All data were collected using a retrospective chart review design. Seven patients were on immunosuppressive medications, and five patients had an autoimmune disease. These twelve patients were referred from National Jewish Health. All patients had surgical treatments and received antimicrobial chemotherapy based on their culture results. The secondary analysis was used in this research. Goldstein et al. (2019) re-examined, compared, and analyzed the two previous study cases with the research that they did on fourteen patients over six years to get a better and alternative perspective to the original research question. The finding of this research and analysis of the two previous cases reveals the requirement for initial detection and assertive management of NTM infection. This research played a very important role in identifying how critical it is to provide early and assertive treatment for this infection to decrease and limit the severe complications and physical injuries that would occur with delays in treatments. There were a couple of flaws in this study. It was regrettable that the documents did not find more extensive diagnostic measures based upon inflammatory markers. Whereas the ESR in the patients was normally risen, the C-reactive protein and leukocyte calculations were typically healthy. “The patient who failed treatment had one of the highest ESRs in our patient group, nearly double the median value of 38 at intake, perhaps because of her chronic autoimmune condition” (Goldberg et al., 2019, p. 7).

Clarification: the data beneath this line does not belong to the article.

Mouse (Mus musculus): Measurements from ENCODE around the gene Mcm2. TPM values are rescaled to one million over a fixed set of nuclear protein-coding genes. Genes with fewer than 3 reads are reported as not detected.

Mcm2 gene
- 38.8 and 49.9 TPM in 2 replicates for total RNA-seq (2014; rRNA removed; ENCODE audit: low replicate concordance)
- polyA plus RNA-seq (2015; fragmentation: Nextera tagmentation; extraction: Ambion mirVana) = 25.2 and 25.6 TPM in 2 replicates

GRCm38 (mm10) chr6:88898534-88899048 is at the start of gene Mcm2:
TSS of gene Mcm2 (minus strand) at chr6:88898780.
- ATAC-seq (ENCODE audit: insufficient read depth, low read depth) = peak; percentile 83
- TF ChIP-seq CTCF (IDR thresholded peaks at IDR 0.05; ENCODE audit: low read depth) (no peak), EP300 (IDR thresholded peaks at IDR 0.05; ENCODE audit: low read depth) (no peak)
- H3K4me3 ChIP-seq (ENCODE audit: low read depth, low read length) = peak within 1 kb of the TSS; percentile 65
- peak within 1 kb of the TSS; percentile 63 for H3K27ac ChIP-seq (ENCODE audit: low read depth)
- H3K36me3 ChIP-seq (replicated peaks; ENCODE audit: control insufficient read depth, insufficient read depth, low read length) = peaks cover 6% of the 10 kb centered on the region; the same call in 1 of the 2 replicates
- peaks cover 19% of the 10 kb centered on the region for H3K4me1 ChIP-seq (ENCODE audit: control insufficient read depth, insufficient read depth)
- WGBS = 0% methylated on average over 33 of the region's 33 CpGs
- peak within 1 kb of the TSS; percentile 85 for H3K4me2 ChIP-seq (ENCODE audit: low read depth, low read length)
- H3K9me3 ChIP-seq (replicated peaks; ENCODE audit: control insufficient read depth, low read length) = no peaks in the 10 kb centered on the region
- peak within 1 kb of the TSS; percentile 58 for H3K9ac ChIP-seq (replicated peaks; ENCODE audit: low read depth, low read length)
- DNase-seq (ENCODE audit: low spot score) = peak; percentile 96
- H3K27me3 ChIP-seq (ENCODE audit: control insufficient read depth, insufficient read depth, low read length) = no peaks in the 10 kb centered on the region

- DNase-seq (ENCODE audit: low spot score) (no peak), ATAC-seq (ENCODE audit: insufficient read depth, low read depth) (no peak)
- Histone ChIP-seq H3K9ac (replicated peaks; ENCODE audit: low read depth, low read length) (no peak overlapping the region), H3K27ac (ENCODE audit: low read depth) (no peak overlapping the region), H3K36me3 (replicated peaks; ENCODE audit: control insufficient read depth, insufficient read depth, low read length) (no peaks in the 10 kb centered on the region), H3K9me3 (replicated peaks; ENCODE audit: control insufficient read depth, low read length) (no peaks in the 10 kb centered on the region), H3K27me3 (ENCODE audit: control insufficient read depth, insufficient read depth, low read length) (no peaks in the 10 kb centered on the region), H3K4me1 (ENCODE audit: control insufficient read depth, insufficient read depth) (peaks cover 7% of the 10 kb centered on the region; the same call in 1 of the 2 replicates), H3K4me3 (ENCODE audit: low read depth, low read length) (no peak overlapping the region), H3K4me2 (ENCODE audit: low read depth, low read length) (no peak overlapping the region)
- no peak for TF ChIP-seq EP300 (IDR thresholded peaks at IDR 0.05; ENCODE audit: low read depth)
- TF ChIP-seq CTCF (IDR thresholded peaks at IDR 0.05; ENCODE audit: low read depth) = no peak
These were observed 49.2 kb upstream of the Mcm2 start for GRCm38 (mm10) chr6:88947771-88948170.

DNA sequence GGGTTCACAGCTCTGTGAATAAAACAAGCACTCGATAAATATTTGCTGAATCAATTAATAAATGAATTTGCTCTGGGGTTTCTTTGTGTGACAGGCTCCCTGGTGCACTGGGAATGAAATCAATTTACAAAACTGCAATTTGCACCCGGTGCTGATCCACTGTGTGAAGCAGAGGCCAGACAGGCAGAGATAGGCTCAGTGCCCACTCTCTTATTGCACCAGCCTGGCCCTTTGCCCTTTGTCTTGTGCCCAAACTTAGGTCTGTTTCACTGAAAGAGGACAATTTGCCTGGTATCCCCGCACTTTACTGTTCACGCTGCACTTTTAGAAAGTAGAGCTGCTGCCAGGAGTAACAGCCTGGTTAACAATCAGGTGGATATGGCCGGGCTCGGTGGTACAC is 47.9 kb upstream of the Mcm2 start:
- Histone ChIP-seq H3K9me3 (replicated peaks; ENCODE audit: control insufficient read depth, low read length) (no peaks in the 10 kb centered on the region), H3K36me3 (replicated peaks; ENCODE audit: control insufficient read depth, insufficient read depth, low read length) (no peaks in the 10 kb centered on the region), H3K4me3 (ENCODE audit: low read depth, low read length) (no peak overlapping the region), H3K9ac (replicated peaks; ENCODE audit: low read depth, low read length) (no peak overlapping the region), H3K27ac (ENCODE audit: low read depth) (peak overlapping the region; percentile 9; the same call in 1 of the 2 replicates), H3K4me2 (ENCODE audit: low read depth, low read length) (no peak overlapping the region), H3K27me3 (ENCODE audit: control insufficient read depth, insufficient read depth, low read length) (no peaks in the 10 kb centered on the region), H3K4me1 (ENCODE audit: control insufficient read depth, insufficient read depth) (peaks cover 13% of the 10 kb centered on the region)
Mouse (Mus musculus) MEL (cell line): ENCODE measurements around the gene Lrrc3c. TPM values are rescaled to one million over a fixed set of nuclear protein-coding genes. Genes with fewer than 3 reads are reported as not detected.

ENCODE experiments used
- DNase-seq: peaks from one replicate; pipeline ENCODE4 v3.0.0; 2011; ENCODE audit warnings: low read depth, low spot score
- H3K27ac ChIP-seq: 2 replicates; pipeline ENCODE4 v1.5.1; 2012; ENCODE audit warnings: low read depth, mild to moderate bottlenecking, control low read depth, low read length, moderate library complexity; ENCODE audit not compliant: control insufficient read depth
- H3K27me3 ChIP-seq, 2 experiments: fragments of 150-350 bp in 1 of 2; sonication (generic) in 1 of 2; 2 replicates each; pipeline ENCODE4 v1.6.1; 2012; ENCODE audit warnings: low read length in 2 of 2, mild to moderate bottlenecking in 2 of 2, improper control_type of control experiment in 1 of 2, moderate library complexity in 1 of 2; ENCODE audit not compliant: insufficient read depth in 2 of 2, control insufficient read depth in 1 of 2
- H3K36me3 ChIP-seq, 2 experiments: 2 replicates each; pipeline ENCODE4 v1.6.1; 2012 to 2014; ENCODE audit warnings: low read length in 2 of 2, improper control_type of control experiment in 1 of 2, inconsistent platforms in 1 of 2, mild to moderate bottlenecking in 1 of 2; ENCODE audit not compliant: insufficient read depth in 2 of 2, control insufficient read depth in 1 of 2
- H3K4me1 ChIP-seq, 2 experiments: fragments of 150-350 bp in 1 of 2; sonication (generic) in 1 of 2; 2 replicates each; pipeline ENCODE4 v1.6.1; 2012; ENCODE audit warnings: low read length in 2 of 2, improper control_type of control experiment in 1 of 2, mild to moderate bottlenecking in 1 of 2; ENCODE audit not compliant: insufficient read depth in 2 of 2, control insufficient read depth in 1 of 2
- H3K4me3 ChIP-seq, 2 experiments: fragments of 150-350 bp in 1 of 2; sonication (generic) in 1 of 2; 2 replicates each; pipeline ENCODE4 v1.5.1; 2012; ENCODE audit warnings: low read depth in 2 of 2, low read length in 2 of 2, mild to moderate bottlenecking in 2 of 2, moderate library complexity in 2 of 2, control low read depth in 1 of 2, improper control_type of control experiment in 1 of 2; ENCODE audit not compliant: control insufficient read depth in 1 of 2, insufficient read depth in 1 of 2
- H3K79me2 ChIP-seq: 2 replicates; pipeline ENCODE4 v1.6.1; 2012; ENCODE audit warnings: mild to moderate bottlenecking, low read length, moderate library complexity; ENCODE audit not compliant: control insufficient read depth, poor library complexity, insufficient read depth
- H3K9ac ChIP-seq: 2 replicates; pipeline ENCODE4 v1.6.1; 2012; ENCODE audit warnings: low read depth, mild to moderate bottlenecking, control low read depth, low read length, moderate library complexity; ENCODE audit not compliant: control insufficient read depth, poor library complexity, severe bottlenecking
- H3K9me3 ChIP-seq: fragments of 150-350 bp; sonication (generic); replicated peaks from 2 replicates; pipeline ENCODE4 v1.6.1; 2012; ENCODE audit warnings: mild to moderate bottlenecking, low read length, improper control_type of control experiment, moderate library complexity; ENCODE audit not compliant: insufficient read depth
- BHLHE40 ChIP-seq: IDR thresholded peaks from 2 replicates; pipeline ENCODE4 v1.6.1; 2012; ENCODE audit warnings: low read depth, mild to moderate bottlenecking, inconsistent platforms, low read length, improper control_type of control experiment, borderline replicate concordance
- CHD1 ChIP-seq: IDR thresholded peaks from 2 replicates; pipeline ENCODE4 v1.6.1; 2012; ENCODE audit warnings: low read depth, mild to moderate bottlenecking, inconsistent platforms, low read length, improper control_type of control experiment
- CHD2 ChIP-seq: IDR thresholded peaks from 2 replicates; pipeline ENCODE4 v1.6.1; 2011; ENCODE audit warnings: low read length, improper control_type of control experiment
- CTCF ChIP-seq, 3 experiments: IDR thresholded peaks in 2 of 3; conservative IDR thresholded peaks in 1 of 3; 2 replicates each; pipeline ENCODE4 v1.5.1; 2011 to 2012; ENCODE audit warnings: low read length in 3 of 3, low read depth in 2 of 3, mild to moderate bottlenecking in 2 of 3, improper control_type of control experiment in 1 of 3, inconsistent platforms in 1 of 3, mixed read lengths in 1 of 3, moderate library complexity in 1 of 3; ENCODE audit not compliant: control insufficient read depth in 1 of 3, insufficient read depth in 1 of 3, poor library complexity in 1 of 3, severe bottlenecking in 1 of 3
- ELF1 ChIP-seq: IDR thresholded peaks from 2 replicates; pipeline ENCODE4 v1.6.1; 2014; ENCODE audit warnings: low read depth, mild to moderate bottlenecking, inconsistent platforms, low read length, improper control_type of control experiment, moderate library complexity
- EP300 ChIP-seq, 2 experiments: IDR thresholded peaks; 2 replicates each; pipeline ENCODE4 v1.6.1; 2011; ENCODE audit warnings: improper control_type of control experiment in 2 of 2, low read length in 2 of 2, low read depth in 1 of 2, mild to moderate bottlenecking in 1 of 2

An Example of a Journal Article That Uses Descriptive Epidemiology and its Design
Zahnd, Jenkins, and Mueller-Luckey (2017) performed research on Cancer Mortality in the Mississippi Delta Region to describe the region’s mortality load from the most available interval of data between 2008 and 2012. Zahnd et al. (2017) reported that Delta Region covers 252 counties in eight states (Alabama, Arkansas, Illinois, Kentucky, Louisiana, Mississippi, Missouri). Delta Region is federally designated, poor, mostly rural, and has a high population of black residents. Zahnd et al. (2017) used National Center for Health Statistics (NCHS) information received through the National Cancer Institute’s Surveillance Epidemiology and End Findings (SEER) design to get evidence on patients who had breast(female), cervical, prostate, lung, and colorectal cancers. The result of this research showed that the mortality rate in the Delta Region was remarkably higher than the whole United States. Cancer rates among blacks were higher than their whites. Cancer mortality rates in the Delta Region was higher than the whole United States. Cancer levels were higher in a rural area of Delta Region contrasted to the urban Delta Region. These findings suggest that the Delta residents may benefit from public health and health promotion attempts such as cancer screening access and health behavior alteration. There were two limitations to this study. First, the study was being solely descriptive and didn’t control other risk factors such as health behaviors or socioeconomic status. Second, the population of the Delta Region was primarily white and black. Other racial groups were not calculated to provide a more accurate distinguished racial disparity. “these findings suggest that further research is needed to elucidate the causes of greater cancer burden in this region” (Zahnd et al., 2017, p. 5).
An Example of a Journal Article That Uses Analytic Epidemiology and its Design